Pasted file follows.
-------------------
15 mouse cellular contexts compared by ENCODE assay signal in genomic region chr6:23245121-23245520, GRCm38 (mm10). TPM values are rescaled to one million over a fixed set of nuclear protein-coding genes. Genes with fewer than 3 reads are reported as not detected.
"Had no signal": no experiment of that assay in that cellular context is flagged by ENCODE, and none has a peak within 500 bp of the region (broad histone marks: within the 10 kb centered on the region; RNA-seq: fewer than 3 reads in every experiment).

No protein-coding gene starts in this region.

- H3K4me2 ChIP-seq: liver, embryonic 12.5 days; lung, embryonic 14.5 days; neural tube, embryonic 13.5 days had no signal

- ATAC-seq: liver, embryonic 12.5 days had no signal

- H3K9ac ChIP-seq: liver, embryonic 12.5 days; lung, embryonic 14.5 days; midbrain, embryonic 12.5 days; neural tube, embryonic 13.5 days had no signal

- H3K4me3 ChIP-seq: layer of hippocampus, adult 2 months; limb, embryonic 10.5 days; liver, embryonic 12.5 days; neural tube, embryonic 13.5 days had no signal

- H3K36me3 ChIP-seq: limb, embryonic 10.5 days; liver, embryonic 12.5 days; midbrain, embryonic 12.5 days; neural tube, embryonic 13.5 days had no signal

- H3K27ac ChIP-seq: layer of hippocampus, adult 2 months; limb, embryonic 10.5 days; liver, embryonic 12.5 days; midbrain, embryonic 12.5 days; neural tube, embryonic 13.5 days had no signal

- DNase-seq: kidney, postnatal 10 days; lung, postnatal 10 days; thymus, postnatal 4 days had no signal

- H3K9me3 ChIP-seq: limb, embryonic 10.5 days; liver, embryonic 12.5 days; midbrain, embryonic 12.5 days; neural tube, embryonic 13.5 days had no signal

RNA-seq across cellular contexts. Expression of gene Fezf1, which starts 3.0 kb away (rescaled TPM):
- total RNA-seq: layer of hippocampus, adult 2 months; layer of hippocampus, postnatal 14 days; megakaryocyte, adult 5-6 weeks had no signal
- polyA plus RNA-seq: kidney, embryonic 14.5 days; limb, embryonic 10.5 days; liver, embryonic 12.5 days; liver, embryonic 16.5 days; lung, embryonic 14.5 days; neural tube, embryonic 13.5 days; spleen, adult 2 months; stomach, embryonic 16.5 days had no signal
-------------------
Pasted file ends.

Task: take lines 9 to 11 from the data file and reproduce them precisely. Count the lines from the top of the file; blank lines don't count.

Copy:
- H3K27ac ChIP-seq: layer of hippocampus, adult 2 months; limb, embryonic 10.5 days; liver, embryonic 12.5 days; midbrain, embryonic 12.5 days; neural tube, embryonic 13.5 days had no signal

- DNase-seq: kidney, postnatal 10 days; lung, postnatal 10 days; thymus, postnatal 4 days had no signal

- H3K9me3 ChIP-seq: limb, embryonic 10.5 days; liver, embryonic 12.5 days; midbrain, embryonic 12.5 days; neural tube, embryonic 13.5 days had no signal